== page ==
Monday, October 27, 2008

Don't Know Much About History...Part II

We're back!

Not back home (yet), but back to blogging after a month-long hiatus. During that month, we continued to explore the eastern United States (Boston, Plymouth, Philadelphia, Washington D.C., among other places) and we visited friends and family. We have some catching up to do and so I'll get right to it.

But first, a warning: Thar be history ahead, mateys!

;-D

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"Listen my children and you shall hear of the midnight ride of Paul Revere..."

So wrote Henry Wadsworth Longfellow in 1863.

"Paul Revere? Lexington? Concord? The American Revolution? Yawn. Who cares?"

So thought me in the 1950s. And the 1960s. And the 1970s.

Then a funny thing happened. Once I had lived long enough to have some history myself, I realized how important history really is. What happened long ago really does have an impact on us today. Who knew?

And so, ever since my historical epiphany, I've been rather interested in history (understatement ;-D ). Yet there were still some events that existed for me only in history books. They remained as dry as the pages their pertinent names and dates were printed on. I previously blogged about one of those events: the Viking presence in North America 500 years before the 1492 voyage of Christopher Columbus. That came alive for me when we visited L'Anse aux Meadows, the site of a 1,000 year old Viking settlement in Newfoundland. There's nothing like walking in the footsteps of Leif Ericsson, sitting in what was his longhouse, and seeing actual archaeological artifacts from that time to make you a believer.

And now I'm delighted to say that I can add yet another entry to my list of "Historical Events That I Now Give A Damn About."

The American Revolution.

It became real for me the day Art and I visited the villages of Lexington and Concord in Massachusetts. Lexington and Concord...where, on April 19, 1775, militias made up of farmers and shopkeepers and clergy and doctors took up arms - for the first time - against their King and the British military. Lexington and Concord...where the first shots were fired, where the first fatalities were recorded. Where the American Revolution began.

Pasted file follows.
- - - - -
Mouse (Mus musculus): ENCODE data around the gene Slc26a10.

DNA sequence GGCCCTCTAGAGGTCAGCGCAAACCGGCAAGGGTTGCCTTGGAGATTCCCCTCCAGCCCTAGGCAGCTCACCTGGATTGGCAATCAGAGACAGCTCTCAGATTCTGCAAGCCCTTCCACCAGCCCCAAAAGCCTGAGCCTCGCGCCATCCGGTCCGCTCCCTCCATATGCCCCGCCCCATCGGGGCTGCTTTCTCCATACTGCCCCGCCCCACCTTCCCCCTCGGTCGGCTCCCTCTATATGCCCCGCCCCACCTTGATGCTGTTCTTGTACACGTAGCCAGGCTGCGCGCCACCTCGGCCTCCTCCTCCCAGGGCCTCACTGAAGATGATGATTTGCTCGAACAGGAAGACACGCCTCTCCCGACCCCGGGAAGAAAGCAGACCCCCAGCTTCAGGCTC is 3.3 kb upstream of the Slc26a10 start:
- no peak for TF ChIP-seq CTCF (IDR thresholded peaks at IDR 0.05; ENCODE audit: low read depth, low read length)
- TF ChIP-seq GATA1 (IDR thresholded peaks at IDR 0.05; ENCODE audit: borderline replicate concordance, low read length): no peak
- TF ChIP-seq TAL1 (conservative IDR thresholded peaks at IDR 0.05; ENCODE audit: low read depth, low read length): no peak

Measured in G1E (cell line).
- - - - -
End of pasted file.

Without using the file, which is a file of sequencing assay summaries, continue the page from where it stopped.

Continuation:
I give full credit to Minute Man National Historic Park for my American Revolution awakening. The park is located between Lexington and Concord, and the folks there have taken a very busy and pivotal day in the history of our country and have created interpretive exhibits and preserved historical sites (including battlefields) that clearly and compellingly tell the story of that very significant day. The people, the places, the events of April 19, 1775, are now so real to me that it feels like it must have happened mere months ago, not 233 years ago.

I found myself responding especially to those exhibits that cast some of the well known participants of the American Revolution (in particular, Samuel Adams and John Hancock) in a new and much more realistic light. Ironically, it was seeing these folks as mere mortals instead of the larger-than-life heroes they usually are portrayed as (especially in elementary and high school history books) that made them so much more real to me, so much more interesting.